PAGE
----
“When you look in the mirror you see not just your face but a museum. Although your face, in one sense, is your own, it is composed of a collage of features you have inherited from your parents, grandparents, great-grandparents, and so on. The lips and eyes that either bother or please you are not yours alone but are also features of your ancestor, long dead perhaps as individuals but still very much alive as fragments in you. Even complex qualities such as your sense of balance, musical abilities, shyness in crowds, or susceptibility to sickness have been lived before. We carry the past around with us all the time, and not just in our bodies. It also lives in our customs, including the way we speak. The past is a set of invisible lenses we were constantly, and through these we perceive the world and the world perceives us. We stand always on the shoulders of our ancestors, whether or not we look down to acknowledge them.” – The Horse, the Wheel, and Language by David w. Anthony
I’ve graduated law school, found a job I love, met a wonderful man, fell in love, planned a wedding, got married, settled into our temporary home, adopted a furry baby, learned about cruelty free cosmetics and made the switch, researched food labeling and conscious producers and made that switch, educated myself on improving my financial management and opened a retirement account, and then ran out of projects. And politics? Well, let’s just not talk about that. What could I possible put all of my extra mental energy into? Genealogy.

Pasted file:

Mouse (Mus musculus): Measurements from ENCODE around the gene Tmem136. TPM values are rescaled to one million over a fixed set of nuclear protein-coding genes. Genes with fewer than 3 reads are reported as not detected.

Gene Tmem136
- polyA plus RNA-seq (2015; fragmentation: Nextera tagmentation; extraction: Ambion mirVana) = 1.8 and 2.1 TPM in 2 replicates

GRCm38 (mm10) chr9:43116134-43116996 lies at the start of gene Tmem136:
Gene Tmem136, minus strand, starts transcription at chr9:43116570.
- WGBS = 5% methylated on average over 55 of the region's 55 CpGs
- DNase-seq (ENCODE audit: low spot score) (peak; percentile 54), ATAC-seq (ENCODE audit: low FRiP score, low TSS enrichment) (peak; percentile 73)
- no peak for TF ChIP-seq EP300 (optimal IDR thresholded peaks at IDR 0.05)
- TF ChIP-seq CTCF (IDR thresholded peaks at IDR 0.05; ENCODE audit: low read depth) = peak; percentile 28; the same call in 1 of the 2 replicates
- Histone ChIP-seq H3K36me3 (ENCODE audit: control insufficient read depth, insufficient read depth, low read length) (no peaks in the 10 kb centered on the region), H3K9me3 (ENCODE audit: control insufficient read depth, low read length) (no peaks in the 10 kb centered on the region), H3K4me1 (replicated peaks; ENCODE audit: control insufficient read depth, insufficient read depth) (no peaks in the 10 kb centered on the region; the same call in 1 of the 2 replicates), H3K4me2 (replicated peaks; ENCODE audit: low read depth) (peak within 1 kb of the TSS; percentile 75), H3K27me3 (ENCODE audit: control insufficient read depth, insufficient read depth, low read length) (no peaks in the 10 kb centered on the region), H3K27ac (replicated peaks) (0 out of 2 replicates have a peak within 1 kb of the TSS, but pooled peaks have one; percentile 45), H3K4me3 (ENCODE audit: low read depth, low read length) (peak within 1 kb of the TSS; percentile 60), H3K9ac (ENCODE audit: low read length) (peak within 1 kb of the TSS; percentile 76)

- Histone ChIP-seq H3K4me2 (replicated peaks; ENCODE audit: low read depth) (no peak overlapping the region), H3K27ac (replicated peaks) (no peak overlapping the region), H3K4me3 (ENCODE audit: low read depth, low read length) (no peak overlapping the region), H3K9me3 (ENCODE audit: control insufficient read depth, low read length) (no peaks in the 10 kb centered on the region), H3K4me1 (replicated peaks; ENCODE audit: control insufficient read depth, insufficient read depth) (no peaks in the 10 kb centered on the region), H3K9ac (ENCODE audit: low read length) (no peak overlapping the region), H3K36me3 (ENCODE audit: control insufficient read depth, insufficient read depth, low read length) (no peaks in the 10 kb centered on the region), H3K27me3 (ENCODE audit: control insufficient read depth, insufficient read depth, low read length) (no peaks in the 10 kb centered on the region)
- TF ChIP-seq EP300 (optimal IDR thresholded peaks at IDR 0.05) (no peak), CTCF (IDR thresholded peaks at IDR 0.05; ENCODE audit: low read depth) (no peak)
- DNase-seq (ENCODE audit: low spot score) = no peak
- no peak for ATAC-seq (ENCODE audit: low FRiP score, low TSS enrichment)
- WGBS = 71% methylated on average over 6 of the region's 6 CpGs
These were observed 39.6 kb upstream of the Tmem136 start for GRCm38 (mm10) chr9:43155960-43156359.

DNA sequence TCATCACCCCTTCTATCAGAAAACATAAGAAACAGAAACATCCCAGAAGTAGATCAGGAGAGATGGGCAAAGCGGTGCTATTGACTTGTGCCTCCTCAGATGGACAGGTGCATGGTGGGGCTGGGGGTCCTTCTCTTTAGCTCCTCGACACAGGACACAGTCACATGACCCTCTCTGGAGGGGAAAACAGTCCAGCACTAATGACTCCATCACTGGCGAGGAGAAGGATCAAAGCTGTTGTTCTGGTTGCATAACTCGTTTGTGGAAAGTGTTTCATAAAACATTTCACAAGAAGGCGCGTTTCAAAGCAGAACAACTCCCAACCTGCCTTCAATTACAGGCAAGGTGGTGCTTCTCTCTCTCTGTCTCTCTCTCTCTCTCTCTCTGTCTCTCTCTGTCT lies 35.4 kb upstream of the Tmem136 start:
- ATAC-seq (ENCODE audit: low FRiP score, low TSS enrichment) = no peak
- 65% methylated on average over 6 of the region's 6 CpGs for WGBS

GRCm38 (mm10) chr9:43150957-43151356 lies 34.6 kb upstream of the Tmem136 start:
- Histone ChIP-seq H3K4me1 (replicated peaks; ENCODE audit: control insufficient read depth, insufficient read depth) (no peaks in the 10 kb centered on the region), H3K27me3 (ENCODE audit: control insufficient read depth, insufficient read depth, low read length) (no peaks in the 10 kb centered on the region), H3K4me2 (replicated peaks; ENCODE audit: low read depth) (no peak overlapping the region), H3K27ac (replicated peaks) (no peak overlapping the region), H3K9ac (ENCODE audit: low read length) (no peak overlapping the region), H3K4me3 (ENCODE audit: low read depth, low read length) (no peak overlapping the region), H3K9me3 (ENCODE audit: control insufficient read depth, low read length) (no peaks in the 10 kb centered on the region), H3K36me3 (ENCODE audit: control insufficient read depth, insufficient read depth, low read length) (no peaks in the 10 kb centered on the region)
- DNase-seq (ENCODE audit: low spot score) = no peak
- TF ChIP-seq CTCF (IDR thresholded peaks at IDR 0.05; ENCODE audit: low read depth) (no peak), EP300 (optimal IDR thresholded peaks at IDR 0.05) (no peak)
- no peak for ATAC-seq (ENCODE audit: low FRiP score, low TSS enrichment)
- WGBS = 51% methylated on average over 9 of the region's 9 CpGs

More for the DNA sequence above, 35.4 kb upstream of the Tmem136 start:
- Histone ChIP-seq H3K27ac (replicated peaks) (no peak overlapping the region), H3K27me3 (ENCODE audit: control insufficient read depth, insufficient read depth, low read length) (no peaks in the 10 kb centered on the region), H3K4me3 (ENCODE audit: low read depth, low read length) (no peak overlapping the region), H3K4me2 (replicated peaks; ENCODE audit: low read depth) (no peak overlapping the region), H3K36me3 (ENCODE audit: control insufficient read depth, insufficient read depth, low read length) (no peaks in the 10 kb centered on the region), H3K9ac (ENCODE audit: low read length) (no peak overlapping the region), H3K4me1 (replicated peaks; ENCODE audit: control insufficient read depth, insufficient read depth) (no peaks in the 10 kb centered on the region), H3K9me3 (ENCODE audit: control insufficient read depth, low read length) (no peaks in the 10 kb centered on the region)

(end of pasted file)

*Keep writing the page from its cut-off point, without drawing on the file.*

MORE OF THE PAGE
On and off I’ve delved into family history throughout the years. I collected lots of information last time my paternal grandmother visited the U.S. over a decade ago and since then I have added bits here and there, but never really took the time to take it any further. I am not sure when the world became so fascinated with genealogy and websites like Ancestry, Family Search, My Heritage, and Geni started popping up, but by the time I joined the trend there was a wealth of information out there. I was able to fill in a lot of blanks, find reference documents and connect to unknown family members with ease.
Then, genetic genealogy caught my attention. Sending off a sample of my DNA to Family Tree DNA, Ancestry or 23 and Me could not only genetically match me to remote family, but could also provide some insight into where I am from, geographically. I was hooked. Now, I know, it’s scary to send off your DNA and have it stored forever by some company. The term and conditions you must consent to are complicated and all vary – some won’t sell, some will sell, some will release your genetic information without your personal information for medical research, some will provide some of your personal information. Add to that the lack of certainty in the geographic results, although the continent matches are probably pretty solid anything more specific is a little iffy, and the fact that these results are constantly being updated as the companies get new data and make internal changes. You may reasonably ask, what’s the point? Personally, I found it simply fascinating, innovative, and valuable and I did not care about any of the other stuff. My parents, grandfather and I were all tested with Family Tree DNA. I chose Family Tree because they had great reviews as to the certainty of their geographic estimates, good terms and conditions and were having a holiday sale.